Window Performance Ratings Explained
You’ve probably seen a label on your windows or replacement windows you’re considering and wondered what all the numbers and codes on the label mean. Designed by the National Fenestration Rating Council (NFRC), this label can be found on all ENERGY STAR® qualified windows as a guide for contractors and homeowners when choosing windows. Because the climates in different parts of the country vary widely, checking the label before buying a window can make a big difference in how much the window can keep your energy costs to a minimum.
How to Read the Window Performance Label
The NFRC label indicates that a window has been tested and certified based on the NFRC’s energy performance ratings. The most well-known rating on the label is known as the U-factor. The three other window energy ratings are the solar heat gain coefficient (SHGc), visible transmittance (VT), and air infiltration.
The U-factor indicates the rate of heat loss from a material. Much like the R-value that applies to insulation products, the U-factor is a measurement of a product’s effectiveness as an insulator. Whereas the R-value defines the measure of a product’s thermal resistance, the U-factor is measure of a product’s thermal transmission, or heat transference. The U-factor is a reliable rating for windows because glass is an ineffective insulator and cannot resist heat. (However, with low-E glass coatings, glass can limit thermal transmission.) U-factor ratings for windows typically fall between 0.20 and 1.20. The lower the U-factor, the greater a window’s resistance to heat flow and the better its insulating value.
Solar Heat Gain Coefficient
The solar heat gain coefficient indicates how well a product blocks heat from the sun. SHGc is expressed as a number between 0 and 1. A low SHGc means the window transmits less solar heat. A low SHGc is essential in states where home and building cooling costs are usually higher. In colder climates, however, windows with a higher SHGc will better utilize solar heat, potentially saving you on heating costs.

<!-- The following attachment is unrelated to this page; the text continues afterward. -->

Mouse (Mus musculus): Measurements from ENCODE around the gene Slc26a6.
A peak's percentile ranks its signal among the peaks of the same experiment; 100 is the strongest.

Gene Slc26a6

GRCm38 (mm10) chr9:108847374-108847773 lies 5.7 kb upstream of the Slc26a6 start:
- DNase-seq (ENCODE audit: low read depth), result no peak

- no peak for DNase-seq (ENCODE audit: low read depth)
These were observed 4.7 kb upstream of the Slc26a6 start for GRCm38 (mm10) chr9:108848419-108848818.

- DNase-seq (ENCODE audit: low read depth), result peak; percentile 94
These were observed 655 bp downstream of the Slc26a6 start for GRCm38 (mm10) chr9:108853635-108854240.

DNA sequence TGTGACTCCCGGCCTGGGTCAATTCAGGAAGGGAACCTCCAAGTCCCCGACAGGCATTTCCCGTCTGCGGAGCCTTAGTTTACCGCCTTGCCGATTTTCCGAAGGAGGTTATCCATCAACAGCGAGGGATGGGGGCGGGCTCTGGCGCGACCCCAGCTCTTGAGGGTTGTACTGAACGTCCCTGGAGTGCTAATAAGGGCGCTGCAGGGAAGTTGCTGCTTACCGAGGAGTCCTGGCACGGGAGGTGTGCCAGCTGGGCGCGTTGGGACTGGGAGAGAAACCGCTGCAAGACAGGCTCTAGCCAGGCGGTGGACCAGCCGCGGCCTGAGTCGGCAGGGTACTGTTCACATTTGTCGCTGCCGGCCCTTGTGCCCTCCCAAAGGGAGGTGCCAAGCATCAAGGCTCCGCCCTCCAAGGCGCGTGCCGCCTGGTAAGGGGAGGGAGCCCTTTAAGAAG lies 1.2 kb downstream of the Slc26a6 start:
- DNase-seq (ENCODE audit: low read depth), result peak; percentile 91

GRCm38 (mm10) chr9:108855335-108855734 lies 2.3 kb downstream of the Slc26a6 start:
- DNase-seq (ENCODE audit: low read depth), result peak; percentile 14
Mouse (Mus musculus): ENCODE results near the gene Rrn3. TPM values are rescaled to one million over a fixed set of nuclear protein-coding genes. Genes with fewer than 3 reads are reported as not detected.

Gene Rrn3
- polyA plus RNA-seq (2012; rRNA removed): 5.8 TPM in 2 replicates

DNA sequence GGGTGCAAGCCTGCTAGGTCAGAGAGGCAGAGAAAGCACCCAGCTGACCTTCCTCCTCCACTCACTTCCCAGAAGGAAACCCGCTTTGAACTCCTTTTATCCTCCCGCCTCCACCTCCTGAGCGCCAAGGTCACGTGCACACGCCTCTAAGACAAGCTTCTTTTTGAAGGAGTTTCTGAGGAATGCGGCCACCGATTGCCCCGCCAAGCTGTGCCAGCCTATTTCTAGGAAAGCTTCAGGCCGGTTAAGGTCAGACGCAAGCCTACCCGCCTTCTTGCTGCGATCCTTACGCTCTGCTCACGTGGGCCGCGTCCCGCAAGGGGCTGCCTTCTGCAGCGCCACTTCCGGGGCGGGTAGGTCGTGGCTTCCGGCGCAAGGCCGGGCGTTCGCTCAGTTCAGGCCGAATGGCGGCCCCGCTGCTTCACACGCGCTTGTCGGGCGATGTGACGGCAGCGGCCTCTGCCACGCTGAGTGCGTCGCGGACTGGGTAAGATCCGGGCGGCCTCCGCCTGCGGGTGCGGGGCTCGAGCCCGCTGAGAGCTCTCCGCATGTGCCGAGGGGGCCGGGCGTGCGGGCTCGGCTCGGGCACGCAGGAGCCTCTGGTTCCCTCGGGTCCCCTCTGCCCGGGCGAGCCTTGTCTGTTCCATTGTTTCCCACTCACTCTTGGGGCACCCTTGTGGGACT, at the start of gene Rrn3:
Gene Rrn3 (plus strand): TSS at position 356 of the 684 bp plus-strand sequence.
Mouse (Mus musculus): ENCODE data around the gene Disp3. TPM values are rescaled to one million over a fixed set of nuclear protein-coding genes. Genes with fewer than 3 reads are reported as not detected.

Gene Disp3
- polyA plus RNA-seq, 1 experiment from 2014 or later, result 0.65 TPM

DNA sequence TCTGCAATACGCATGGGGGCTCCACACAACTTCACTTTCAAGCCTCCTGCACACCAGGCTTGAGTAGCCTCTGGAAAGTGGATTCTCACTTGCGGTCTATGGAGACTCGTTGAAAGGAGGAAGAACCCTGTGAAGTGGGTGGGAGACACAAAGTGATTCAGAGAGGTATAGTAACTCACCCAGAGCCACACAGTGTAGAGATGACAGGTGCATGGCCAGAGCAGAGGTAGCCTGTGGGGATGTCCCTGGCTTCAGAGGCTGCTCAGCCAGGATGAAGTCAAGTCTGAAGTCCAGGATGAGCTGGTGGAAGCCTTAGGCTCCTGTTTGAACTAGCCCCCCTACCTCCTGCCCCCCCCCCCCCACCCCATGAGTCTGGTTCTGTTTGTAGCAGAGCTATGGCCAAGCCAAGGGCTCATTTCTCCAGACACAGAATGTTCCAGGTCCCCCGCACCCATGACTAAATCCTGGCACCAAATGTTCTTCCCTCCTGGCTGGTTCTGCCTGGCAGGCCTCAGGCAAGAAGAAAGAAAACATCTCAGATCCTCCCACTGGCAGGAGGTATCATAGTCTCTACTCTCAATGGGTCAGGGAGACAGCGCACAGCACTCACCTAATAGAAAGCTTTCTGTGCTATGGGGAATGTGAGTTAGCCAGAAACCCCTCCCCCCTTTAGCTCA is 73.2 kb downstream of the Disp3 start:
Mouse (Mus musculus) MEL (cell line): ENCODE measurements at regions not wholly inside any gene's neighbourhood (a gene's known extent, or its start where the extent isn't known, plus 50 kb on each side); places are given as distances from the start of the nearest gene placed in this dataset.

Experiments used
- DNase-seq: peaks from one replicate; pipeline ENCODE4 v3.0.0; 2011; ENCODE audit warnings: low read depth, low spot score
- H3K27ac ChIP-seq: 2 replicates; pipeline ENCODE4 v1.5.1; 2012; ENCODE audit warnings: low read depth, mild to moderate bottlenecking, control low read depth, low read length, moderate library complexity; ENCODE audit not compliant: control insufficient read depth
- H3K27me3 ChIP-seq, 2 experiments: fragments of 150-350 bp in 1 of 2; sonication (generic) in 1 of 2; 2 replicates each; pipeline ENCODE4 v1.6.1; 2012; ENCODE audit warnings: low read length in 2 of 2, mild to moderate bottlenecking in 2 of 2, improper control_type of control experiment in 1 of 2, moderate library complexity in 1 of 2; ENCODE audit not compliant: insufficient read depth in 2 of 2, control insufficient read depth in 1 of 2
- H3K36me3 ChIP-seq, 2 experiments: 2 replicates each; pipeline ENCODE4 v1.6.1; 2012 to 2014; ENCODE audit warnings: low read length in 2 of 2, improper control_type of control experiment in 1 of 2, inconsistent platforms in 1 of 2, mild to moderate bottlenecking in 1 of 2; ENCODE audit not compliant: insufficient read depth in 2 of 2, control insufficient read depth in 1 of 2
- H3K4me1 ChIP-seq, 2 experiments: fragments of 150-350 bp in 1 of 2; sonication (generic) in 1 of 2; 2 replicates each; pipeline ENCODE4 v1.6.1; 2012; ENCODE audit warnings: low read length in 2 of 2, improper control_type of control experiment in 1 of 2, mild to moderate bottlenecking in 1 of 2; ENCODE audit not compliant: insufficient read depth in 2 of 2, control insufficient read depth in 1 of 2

Visible transmittance is an optical property that indicates the amount of visible light transmitted. It is expressed as a number between 0 and 1. The higher the VT of a window, the better it lets in light. Although VT has little to do with thermal ratings, it does affect energy consumption. A window with a high VT rating will help reduce the amount of artificial lighting needed—and therefore, energy—you consume.
The air infiltration rating is a measure of how much air leaks through a window. The rating is expressed as the equivalent cubic feet of air passing through a square foot of window area (cfm/sq. ft). The lower the air infiltration rating, the less air will pass through small openings in the window assembly. Heat loss and gain occur by air infiltration through these openings.
How to Use Window Performance Ratings
These ratings give you the information you need to decide which window will work best for specific requirements. For example, if you’re a Chicago-area homeowner who wants windows that can help keep your home comfortable during our winters, pay special attention to U-factor, SHGc, and VT. A high VT rating means a window will let in plenty of natural sunlight; a moderate SHGc value indicates that the window will transmit a moderate amount of solar heat; and a low U-factor means your new window will keep heated air indoors, where you need it.
If you would like to help choosing the ideal replacement windows for your home in the Chicago area, contact Opal Enterprises. We offer and install a wide selection of energy-efficient windows from top manufacturers. We will be happy to arrange a complimentary at-home or virtual consultation with one of our knowledgeable window specialists.